Sometimes, a parent just will not follow the court orders. Perhaps that parent is refusing to pay child support. Perhaps he or she is refusing to allow the other parent to exercise time with the children. Maybe a parent fails to provide health insurance. Whatever the parent does, it usually is harmful for the child and the other parent.
Texas has strong penalties for refusing to live up to the court order. The failure to pay child support can be particularly painful. Two things can land you in jail in Texas family courts. One is not paying court-ordered child support and the other is obstruction of court-ordered possession of a child. I have seen many parents who are completely shocked when they first realize that their actions are sending them to jail.
Let's look at some of the things that a parent can do to enforce the obligations of the other parent:
- The strongest penalty for not paying child support is incarceration. If a child support obligor fails to pay his or her ordered child support, then the judge can sentence that person to jail. The sentence can be for a specific length of time or simply until the support is paid. A parent cannot be sentenced to jail if the parent has no assets or any way to get the money, but that is extremely rare.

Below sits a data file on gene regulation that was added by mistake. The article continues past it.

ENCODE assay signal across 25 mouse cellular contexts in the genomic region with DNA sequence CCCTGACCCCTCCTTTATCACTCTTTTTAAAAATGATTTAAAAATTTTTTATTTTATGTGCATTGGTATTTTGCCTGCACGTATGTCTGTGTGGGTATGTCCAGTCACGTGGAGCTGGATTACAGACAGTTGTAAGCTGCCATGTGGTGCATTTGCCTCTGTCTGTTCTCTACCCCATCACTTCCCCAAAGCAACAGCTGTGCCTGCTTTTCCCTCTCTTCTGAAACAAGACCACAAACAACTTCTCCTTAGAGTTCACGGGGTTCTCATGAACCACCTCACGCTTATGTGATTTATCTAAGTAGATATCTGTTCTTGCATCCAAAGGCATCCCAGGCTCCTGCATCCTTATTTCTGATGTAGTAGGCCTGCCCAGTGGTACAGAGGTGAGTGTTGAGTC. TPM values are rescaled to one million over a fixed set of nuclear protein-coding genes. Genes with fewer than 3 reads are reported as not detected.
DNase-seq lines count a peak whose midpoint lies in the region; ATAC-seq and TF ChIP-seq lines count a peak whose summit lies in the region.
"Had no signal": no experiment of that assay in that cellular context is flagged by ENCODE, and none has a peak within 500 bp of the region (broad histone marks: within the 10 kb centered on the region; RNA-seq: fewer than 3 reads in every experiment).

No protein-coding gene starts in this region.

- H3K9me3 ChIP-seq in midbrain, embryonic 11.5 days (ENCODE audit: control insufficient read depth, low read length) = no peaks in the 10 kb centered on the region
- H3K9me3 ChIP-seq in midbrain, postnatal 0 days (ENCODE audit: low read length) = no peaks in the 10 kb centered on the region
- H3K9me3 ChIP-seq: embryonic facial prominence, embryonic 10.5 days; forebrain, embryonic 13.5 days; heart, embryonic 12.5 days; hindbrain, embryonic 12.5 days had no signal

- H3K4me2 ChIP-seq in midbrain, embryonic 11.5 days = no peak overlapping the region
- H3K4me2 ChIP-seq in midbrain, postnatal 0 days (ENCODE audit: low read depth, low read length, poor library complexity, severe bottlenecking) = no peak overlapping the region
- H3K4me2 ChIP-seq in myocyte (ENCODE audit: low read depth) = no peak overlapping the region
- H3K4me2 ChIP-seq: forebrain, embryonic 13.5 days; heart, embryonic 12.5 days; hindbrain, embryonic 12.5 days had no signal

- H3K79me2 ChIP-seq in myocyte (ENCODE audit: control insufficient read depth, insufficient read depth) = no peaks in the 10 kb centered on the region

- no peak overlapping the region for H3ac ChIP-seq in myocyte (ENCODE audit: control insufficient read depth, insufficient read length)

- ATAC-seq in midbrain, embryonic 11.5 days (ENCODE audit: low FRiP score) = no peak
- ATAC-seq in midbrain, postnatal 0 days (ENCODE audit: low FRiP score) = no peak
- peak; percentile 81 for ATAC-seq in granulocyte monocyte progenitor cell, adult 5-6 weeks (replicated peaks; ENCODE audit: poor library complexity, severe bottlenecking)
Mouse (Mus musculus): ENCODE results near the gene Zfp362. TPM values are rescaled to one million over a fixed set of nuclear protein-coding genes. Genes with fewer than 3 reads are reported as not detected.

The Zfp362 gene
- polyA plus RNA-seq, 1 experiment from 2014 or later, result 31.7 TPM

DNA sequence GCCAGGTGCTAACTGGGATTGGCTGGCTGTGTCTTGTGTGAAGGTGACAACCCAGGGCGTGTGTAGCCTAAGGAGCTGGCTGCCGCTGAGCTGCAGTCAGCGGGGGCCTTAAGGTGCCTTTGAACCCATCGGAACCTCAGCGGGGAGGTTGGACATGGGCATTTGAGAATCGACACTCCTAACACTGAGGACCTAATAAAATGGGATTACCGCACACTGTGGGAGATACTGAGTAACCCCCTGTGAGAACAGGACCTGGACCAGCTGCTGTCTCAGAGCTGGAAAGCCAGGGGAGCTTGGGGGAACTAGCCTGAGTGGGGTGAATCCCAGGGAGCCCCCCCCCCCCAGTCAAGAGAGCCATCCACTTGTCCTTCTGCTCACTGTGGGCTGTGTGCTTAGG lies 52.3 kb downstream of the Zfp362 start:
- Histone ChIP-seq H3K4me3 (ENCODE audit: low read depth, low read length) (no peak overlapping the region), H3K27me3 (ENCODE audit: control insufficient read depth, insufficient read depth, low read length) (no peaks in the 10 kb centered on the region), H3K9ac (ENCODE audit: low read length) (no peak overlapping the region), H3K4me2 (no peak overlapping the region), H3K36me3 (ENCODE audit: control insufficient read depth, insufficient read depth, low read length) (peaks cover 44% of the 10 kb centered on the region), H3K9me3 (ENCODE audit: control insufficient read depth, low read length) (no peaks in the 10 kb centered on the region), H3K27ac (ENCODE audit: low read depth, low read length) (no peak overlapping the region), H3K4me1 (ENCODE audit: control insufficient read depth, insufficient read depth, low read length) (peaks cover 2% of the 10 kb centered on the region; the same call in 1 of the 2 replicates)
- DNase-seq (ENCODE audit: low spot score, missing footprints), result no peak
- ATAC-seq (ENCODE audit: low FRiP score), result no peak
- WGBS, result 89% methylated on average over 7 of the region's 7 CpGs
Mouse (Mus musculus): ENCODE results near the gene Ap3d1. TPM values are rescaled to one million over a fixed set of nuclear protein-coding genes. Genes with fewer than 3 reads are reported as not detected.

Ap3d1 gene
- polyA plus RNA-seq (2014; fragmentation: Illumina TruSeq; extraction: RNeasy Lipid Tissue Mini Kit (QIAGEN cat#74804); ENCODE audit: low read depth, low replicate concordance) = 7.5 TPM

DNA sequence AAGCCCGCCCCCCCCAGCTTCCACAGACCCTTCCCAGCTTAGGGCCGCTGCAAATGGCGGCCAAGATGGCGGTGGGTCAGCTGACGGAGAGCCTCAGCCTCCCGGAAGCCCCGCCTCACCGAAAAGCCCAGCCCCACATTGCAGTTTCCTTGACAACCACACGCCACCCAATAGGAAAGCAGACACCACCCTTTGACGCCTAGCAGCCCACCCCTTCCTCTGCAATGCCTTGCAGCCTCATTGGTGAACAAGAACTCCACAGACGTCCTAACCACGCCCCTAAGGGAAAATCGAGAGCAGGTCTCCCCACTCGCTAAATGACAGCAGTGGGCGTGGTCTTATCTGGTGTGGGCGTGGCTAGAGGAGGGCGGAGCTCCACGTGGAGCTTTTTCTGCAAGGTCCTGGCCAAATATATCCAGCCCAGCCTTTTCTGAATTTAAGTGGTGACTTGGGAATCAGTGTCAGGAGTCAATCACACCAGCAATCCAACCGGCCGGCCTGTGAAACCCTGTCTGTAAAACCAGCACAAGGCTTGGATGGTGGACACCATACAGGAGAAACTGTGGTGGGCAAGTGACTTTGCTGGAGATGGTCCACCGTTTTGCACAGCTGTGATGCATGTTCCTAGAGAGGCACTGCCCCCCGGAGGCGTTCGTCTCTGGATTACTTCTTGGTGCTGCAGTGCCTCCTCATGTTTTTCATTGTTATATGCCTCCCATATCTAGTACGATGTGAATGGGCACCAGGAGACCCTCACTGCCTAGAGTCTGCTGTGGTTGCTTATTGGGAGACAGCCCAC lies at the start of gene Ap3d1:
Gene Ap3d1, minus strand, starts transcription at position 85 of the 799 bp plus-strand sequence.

- The non-paying parent can be ordered to pay the attorney fees of the complaining parent. These payments are in addition to the support payments. In fact, the failure to pay child support is one of the very few places in Texas law where attorney fees are mandatory.
- A lien can be placed on the property of the non-paying parent. The other parent can seize bank accounts, personal property and real property (except for the other parent's residence).
- The court can take away the driver's license, the hunting and fishing license, and most professional licenses of the non-paying parent. The judge is usually not very sympathetic to the argument that "if I can't work, I can't pay."
- The non-paying parent can be made to put up a bond to inure the payment of future child support.
IMPORTANTLY, just because current child support is no longer due, that does not mean that past due child support is no longer enforceable. The Fort Worth family law attorneys at the Bob Leonard Law Group are experienced at collecting child support even where the child is well past the age of 18.
Most of these penalties also apply to the refusal to allow possession or "visitation." Judges are particularly sensitive about each parent being allowed to have time with the child.
If the other parent is not meeting his or her obligations or if the other parent has accused you of not meeting yours, then you need representation by a skilled family law attorney. The stakes are high and the potential for not getting the result you want is great. The attorneys at the Bob Leonard Law Group have extensive experience in handling enforcement cases.